Nevada hiring boosted by act

Some 69,254 people in Nevada were hired under an incentive program that provides tax breaks for hiring unemployed workers, the Treasury Department said Monday.

The report, however, does not estimate how many of those jobs would have been added without the tax break.

In the U.S., businesses have hired 5.6 million workers under the program, according to the Treasury Department.

In June, Expedia Inc., the online travel agency, announced it planned to add 130 jobs to its Las Vegas office, and that the HIRE Act “assisted us with this expansion.”

In April, Bryce Krausman opened the DW Bistro restaurant at 6115 S. Fort Apache Road, and he has staffed it largely with servers and kitchen help who had been out of work, enabling the business to qualify for the tax breaks.

Krausman estimates he could save at least $20,000 at year’s end.

“That was one of the nice little things my accountant and I worked on together,” he said.

On Monday, Sen. Harry Reid, D-Nev., in a speech referenced the restaurant as an example of how the HIRE (Hiring Incentives to Restore Employment) Act is being used in Nevada. He declared the program a success.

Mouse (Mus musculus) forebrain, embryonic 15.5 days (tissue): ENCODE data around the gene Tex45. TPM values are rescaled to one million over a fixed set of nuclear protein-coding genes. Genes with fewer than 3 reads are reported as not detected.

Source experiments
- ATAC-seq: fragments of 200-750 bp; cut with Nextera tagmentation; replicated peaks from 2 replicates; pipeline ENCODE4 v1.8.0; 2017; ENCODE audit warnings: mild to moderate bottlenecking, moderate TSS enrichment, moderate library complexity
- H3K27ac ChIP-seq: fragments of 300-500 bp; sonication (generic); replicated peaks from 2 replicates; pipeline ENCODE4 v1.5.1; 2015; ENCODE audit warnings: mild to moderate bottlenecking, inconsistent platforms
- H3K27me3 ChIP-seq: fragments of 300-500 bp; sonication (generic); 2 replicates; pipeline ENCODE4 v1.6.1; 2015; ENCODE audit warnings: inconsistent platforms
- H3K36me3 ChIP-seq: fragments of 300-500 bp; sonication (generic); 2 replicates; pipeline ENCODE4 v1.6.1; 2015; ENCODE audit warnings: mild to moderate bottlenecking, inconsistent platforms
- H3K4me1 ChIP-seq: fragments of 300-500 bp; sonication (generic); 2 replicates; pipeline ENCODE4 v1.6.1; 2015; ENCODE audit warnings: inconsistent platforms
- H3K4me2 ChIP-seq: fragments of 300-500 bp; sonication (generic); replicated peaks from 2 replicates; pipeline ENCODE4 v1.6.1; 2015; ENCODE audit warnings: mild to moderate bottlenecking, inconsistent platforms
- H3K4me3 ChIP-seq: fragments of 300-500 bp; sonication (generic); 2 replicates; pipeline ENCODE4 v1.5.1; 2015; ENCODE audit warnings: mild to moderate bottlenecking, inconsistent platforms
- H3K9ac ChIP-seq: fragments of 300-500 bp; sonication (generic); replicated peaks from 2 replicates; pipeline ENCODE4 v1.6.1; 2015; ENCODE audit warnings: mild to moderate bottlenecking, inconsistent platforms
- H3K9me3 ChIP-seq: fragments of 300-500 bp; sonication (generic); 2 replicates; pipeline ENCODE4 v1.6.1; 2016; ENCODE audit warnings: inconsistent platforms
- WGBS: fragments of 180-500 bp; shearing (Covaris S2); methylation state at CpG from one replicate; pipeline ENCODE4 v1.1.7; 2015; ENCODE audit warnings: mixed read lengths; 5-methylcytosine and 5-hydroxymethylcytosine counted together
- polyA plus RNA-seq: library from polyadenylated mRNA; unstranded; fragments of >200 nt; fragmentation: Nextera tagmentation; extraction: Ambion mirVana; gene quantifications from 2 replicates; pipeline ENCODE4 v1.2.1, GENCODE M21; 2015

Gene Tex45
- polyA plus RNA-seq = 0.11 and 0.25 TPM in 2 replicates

Brian Gordon, a principal at Applied Analysis, a Las Vegas business research and consulting firm, said the jobs program may be an encouraging spot in the landscape for companies that can hire, but many are not. He noted the state continued to shed jobs overall.

“The fact that employers have reached out to nearly 70,000 workers and put them on their payroll is certainly a positive sign, but overall the employment picture remains challenging,” he said.

Considering the number of people in Southern Nevada who have been out of work for extended periods, companies that decide to add workers won’t have to look far to claim their tax breaks, said Jeff Waddoup, an associate professor of economics at UNLV.

“You have 141,500 people (in Las Vegas), who have been out of work, and roughly half of them are long-term unemployed,” he said. “If businesses know about this, then a lot of the people they are hiring probably are covered.”

President Obama signed the law in March. Businesses hiring people who have been unemployed for at least 60 days are exempt from paying the 6.2 percent Social Security payroll tax through December. Employers get an additional $1,000 credit if new workers stay on the job a full year.

Businesses who made the new hires are projected to save $10.4 billion in taxes, if they keep three-fourths of the new workers for at least a year, the Treasury report said. Many businesses also cut jobs during the period, though there was a net increase of about 868,000 jobs from February through June, according to the government’s business payroll survey. The economy shed 125,000 jobs in June, according to the survey.

The Associated Press contributed to this report.

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